Death Takes A Toll: Bill Helps First Responders with PTSD
Former Orlando police officer Gerry Realin isn't the same since he spent five hours in the Pulse nightclub among the bodies of those killed in what was then the nation's deadliest mass shooting.He's been diagnosed with post-traumatic stress disorder and sometimes still thinks he smells the dead bodies that lay in the hot club as police processed the crime scene. The once fun, mischievous practical joker now is a recluse. He rarely goes out, and when he does, it's to paddleboard alone to enjoy nature or to spend time at a park with his wife and children. He avoids crowds.
"My husband isn't the same person he was before June 12, 2016," said his wife, Jessica Realin. "I get very rare glimpses of who he was. I'm mourning the loss of who he was then, and I'm falling in love with the person he is now."
She's convinced if he was given treatment for his PTSD immediately, he'd be in a much better place. But his insurance company said the psychological treatment he needed was a workers' compensation issue, and the city said workers' compensation doesn't cover PTSD — only physical injuries. So now she's pushing Florida lawmakers to pass a bill that would expand workers' compensation benefits for first responders who suffer from PTSD.
"I think we would be having a different conversation," Realin said. "Early detection and early treatment can make a big difference when you're dealing with something that has to do with the brain."
The House sponsor of the bill is Democratic Rep. Matt Willhite, whose fulltime job is serving as a captain at Palm Beach County Fire Rescue. The bill also would require pre-employment screening of first responders for PTSD and training on mental health awareness, prevention, treatment and mitigation.
It's not just events like the Pulse massacre that can trigger PTSD, and it doesn't just affect police officers. Lawmakers have heard stories from the spouses and relatives of firefighters who have taken their own lives after repeatedly witnessing horrific scenes as the first to respond to an emergency.
Willhite knows firsthand how firefighters and paramedics are subject to traumatic scenes that often are never publicized.
"A lot of things don't make the newspaper. The first week in January I ran a call on a mother who called because her 5-week-old was not breathing. I held that baby in my hands," he said. "I had to stand in the emergency room where the doctor told the mother that they could do no more. To see my crew visibly shaken up by that, the press never heard about that. That's just a daily thing that happens in the life of first responders."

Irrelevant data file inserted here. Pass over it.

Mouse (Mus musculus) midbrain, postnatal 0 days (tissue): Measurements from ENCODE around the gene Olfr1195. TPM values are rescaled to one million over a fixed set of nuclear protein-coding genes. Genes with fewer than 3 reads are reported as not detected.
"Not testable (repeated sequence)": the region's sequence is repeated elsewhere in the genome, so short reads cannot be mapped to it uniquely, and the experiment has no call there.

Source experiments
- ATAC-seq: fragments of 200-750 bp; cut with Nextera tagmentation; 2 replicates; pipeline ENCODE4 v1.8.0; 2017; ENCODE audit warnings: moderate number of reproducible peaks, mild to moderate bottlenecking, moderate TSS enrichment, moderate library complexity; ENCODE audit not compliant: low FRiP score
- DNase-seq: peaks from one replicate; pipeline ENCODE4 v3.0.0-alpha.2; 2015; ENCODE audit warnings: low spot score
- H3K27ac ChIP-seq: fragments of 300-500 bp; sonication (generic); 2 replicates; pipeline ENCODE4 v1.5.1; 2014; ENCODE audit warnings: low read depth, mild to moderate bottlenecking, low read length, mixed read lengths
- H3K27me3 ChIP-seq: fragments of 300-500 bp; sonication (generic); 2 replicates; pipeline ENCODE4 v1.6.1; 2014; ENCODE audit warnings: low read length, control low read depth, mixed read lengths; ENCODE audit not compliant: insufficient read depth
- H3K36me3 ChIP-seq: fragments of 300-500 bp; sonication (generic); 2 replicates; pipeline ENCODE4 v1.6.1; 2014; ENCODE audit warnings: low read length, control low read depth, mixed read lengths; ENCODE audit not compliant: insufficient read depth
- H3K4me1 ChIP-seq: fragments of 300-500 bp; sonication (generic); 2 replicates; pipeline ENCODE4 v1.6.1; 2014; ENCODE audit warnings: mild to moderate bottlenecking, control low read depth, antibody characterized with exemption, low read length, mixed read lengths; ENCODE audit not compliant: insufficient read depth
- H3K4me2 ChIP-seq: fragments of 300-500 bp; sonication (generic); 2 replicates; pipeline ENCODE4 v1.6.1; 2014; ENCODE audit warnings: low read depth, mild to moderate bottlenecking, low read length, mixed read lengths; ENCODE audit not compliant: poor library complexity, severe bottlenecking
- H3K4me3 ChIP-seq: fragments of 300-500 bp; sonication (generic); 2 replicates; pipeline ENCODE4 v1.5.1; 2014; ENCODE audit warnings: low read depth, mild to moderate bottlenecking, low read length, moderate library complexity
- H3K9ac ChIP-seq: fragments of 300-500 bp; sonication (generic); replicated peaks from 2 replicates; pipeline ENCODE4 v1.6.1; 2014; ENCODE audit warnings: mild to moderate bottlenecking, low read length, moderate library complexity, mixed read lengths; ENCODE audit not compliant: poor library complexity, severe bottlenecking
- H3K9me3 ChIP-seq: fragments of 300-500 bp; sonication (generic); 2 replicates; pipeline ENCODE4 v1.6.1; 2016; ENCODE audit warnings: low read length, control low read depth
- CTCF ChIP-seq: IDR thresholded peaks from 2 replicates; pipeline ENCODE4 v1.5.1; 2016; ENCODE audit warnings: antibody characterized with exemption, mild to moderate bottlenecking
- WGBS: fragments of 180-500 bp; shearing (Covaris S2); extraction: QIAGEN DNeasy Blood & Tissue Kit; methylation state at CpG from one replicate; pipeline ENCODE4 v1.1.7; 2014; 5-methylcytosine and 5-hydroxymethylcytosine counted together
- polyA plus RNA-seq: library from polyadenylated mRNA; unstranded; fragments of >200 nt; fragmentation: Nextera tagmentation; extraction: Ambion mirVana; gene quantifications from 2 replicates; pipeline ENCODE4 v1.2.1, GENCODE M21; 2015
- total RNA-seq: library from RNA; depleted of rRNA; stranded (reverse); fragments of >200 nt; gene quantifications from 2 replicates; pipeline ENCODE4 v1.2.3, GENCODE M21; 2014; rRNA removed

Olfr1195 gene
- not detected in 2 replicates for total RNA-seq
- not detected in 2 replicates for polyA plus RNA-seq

Willhite said that the constant exposure to bad events takes a toll, especially in a profession where many have the attitude that they just have to suck up the pain.
"It's inherently in our nature where we want to help and take care of people, and if we can't we have a feeling of failure," he said. "We take these issues and we're supposed to bottle them up inside and never talk about them and think about them and think that they'll never bother us."
That was the case with David Dangerfield, who took his own life after leaving a warning for other firefighters about the dangers of PTSD. His wife Leslie has been urging lawmakers to pass the bill by telling the story about how the man she loved changed after 27 years of seeing death firsthand, including having to carry the body of a teenager out of the ocean after he'd been decapitated by a shark.
Through tears, Dangerfield read lawmakers his last Facebook post, which he wrote just before taking his life.
"PTSD for firefighters is real. If your loved one is experiencing signs, get them help quickly. Twenty-seven years of deaths and babies dying in your hands is a memory that you will never get rid of. It haunted me daily until now," she read. "One day you or a loved one will need a first responder. They are always there to take care of you. Who is willing take care of them?"